Does the Combination of Finnish Sauna Bathing and Other Lifestyle Factors Confer Additional Health Benefits?

A recently published paper from Mayo Clinic, authored by Seto K Kunutsor, MD, PhD and Jari A. Laukkanen, MD, PhD explores sauna bathing and its link to health benefits beyond its use for leisure and relaxation. The paper analyzes observational and interventional studies that suggest that regular or frequent sauna bathing reduces the incidence of vascular and nonvascular diseases, such as hypertension, cardiovascular disease, dementia, and respiratory conditions; may improve the severity of conditions such as musculoskeletal disorders, COVID-19, headache, and influenza; and increases the life span. It also summarizes the available evidence linking the combined effects of Finnish sauna bathing and other risk factors on vascular outcomes, including cardiovascular disease and intermediate cardiovascular phenotypes, nonvascular outcomes, and mortality.

The paper’s authors conclude that, while sauna bathing has traditionally been used for leisure and pleasure purposes, the epidemiologic and interventional evidence suggests that regular sauna bathing is consistently linked with an array of health benefits and also increases lifespan. The evidence suggests that frequent sauna bathing may augment the beneficial effects of protective risk factors, such as physical activity and fitness, or offset the adverse effects of other risk factors. The effects of sauna are independent of physical activity; hence, when used in combination, it can exert substantial benefits compared with physical activity alone.

For people who genuinely cannot engage in physical activity, the use of sauna alone may be enough to confer beneficial health outcomes, given that some of the clinical effects of sauna are similar to those produced by moderate- or high-intensity physical activity. Definitive trials that make head-to-head comparisons of sauna and physical activity/exercise are also lacking and are urgently warranted.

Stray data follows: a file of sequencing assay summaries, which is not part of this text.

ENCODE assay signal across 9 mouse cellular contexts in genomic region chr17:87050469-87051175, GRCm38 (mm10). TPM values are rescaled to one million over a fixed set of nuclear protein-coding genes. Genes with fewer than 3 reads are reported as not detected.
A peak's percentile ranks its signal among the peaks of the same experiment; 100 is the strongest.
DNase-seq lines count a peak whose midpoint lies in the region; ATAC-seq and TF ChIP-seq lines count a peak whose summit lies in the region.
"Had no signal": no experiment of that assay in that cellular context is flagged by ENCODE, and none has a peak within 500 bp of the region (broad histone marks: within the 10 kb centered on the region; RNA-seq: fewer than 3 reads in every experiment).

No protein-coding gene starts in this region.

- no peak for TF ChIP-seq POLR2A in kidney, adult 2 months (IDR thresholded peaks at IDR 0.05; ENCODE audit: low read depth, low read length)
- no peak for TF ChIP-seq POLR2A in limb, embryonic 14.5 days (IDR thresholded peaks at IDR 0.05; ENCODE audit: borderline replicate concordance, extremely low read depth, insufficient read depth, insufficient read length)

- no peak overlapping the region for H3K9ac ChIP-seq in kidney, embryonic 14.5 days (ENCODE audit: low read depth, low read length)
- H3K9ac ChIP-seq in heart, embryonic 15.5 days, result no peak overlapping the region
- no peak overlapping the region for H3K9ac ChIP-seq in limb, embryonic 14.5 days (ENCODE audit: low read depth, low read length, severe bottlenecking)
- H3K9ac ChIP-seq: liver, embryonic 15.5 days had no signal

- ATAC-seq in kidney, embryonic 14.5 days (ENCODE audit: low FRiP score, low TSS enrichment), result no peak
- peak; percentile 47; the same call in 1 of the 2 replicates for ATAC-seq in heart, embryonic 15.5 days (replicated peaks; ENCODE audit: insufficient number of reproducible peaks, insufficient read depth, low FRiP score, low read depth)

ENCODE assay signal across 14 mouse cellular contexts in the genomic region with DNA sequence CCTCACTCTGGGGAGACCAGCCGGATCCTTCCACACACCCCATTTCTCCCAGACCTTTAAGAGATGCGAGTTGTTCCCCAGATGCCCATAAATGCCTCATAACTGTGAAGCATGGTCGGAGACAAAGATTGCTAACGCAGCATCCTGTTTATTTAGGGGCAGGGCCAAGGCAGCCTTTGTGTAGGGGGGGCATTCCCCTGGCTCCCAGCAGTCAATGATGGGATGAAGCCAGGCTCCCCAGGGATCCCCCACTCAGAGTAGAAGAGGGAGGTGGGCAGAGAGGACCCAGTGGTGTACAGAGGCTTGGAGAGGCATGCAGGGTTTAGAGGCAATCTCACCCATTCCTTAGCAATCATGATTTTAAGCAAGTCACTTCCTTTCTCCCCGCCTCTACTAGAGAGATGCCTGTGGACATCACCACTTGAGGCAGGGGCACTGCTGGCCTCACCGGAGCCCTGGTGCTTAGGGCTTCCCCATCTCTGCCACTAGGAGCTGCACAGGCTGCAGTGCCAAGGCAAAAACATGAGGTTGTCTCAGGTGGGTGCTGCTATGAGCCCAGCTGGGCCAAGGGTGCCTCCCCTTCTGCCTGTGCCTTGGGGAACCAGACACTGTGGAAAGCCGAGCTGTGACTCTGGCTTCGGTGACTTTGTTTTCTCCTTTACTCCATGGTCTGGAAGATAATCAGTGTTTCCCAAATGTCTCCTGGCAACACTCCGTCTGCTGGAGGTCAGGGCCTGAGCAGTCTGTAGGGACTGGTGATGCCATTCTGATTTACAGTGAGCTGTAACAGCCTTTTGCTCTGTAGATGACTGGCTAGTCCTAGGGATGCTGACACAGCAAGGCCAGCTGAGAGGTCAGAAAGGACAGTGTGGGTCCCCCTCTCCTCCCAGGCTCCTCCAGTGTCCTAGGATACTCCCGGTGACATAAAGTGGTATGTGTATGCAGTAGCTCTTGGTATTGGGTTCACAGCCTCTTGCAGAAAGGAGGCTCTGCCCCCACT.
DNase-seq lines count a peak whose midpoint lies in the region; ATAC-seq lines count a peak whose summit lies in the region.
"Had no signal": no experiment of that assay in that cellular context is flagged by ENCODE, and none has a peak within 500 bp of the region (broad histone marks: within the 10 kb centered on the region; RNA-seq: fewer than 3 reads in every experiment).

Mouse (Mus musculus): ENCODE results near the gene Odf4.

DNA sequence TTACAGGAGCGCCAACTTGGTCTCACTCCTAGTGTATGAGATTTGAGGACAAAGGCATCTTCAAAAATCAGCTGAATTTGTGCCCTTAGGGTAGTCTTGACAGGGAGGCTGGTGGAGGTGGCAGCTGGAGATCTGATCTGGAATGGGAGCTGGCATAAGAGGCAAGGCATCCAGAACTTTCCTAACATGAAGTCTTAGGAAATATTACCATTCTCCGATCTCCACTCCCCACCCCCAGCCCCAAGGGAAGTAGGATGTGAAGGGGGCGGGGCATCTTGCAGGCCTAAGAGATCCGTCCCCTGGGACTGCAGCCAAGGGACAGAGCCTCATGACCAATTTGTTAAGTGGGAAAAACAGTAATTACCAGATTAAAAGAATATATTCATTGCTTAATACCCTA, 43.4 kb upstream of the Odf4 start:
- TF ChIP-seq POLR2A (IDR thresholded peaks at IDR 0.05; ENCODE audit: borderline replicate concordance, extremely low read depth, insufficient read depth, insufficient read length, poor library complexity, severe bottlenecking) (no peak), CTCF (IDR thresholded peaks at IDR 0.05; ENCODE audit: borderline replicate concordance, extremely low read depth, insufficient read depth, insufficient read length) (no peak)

Article Highlights

  • Finnish sauna bathing, a passive heat therapy characterized by exposure to a high environmental temperature for a brief period, is linked with myriad health benefits, particularly on the vascular system.
  • Evidence suggests that frequent sauna bathing is an emerging protective risk factor that may potentiate the beneficial effects of protective risk factors, such as physical activity and cardiorespiratory fitness, or attenuate or offset the adverse effects of other risk factors.
  • Interventional evidence shows that 8 weeks of regular sauna bathing sessions combined with exercise produces a mean reduction in systolic blood pressure of about 8 mm Hg.
  • Frequent sauna bathing appears to offset the adverse impact of systemic inflammation, low socioeconomic status, and high systolic blood pressure on outcomes such as cardiovascular disease, pneumonia, chronic obstructive pulmonary disease, and mortality.
  • Adding frequent sauna sessions will substantially augment the benefits of physical activity. For people who are unable to meet physical activity guidelines or are unable to exercise at all because of physical activity limitations, regular use of sauna may be an alternative lifestyle strategy to mitigate the risk of diseases due to other risk factors.

Read the full study here:

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